Later in the evening Neville sits at home reading Bram Stoker’s Dracula. The book is full of silly superstitions and legends about vampires, but its basic premise is sound, Neville decides: throughout history, vampires have been deadly because almost nobody believed in them. But vampires are all-too real. Neville thinks about “the twelve children that afternoon” and shudders.
Bram Stoker was a major influence on Matheson, and not just in I Am Legend; this passage is Matheson’s way of acknowledging his influence. Neville continues to feel guilty for killing vampires—even though he knows it’s the best way to ensure his own survival, he’s not comfortable ending the lives of others.
It’s nighttime. Neville drinks alcohol and hears the voice of Ben Cortman calling out to him. A little drunk, he contemplates going out to join the vampires, so that he can “be one of them,” but then reminds himself why he doesn’t give in: somewhere out there, there must be other human beings like him.
As the novel goes on, Neville begins to flirt with the idea of just giving up the fight and joining the vampires. As the passage implies, Neville is desperate for company, even if it’s the company of vampires.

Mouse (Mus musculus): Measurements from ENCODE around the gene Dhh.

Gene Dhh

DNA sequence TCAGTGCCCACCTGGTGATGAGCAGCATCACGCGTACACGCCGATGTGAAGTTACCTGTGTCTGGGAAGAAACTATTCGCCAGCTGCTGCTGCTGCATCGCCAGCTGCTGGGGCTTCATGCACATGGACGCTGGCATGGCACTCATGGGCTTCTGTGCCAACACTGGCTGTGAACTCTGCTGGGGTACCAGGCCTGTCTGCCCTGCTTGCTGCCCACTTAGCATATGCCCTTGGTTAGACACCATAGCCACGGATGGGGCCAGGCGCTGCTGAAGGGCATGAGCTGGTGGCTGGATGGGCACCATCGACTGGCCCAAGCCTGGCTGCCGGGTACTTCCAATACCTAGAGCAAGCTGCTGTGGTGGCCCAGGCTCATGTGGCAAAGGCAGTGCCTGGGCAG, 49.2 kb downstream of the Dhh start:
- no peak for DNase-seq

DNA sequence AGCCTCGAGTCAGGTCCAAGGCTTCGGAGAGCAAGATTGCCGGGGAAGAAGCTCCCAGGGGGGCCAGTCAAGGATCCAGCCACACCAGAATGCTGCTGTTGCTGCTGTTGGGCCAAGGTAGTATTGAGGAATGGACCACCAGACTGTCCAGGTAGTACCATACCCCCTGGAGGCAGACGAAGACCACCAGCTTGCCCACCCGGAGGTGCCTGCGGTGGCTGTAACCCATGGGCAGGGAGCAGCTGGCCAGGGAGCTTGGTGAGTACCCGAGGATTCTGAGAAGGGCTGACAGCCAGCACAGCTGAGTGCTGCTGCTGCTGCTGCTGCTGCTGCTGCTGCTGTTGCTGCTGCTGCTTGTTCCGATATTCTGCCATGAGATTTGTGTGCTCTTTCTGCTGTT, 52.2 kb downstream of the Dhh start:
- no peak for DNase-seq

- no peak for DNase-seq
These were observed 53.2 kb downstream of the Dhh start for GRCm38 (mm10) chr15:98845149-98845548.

Suddenly, Neville has a profound feeling that he’ll never see another human being again. Frustrated, he breaks his glass, cutting his hand. He stares down at the blood dripping from his hand, and thinks, “Wouldn’t they like to get some of it?” As he bandages his hand, Neville finds himself thinking about Kathy again.
This passage provides another key piece of information about the vampires (one which readers can probably assume): they survive by drinking blood. This may lead one to ask: if there are no human beings left alive, then how do the vampires feed themselves?
Neville continues drinking. As he becomes slowly drunker, he begins to give a mock-lecture about how the vampire is a persecuted minority—hated throughout history. He wonders aloud if a deadly vampire is any worse than a politician, a manufacturer, a shady businessman, or a terrorist. He concludes that the vampire can’t be blamed for its evil acts—it has no voting rights or means for education. He concludes his lecture by asking, “Sure, but would you let your sister marry one?”
Matheson introduces themes of discrimination and prejudice. While I Am Legend is an entertaining horror/science fiction novel, it’s also a serious meditation on otherness. Even if Neville is drunk in this scene, the political themes that he brings up (e.g., that vampires aren’t evil, but misunderstood, yet he still wouldn’t feel comfortable treating them as complete equals), are very important to the novel.
Neville staggers around his house, trying not to think about the beautiful bodies waiting for him outside. He walks to his door and starts to remove the heavy bar that keeps the door locked. As he lifts the bar, he can hear the vampires outside howling with excitement. Then, suddenly, Neville lets the bar fall again, and walks back to his bedroom. He thinks, “how long, how long?”
Seemingly the last human being in Los Angeles, Neville has no potential for romance or sex; as a result, he’s sexually drawn to the vampires. Clearly, Neville is finding it difficult to be alone—he hungers for connections with others.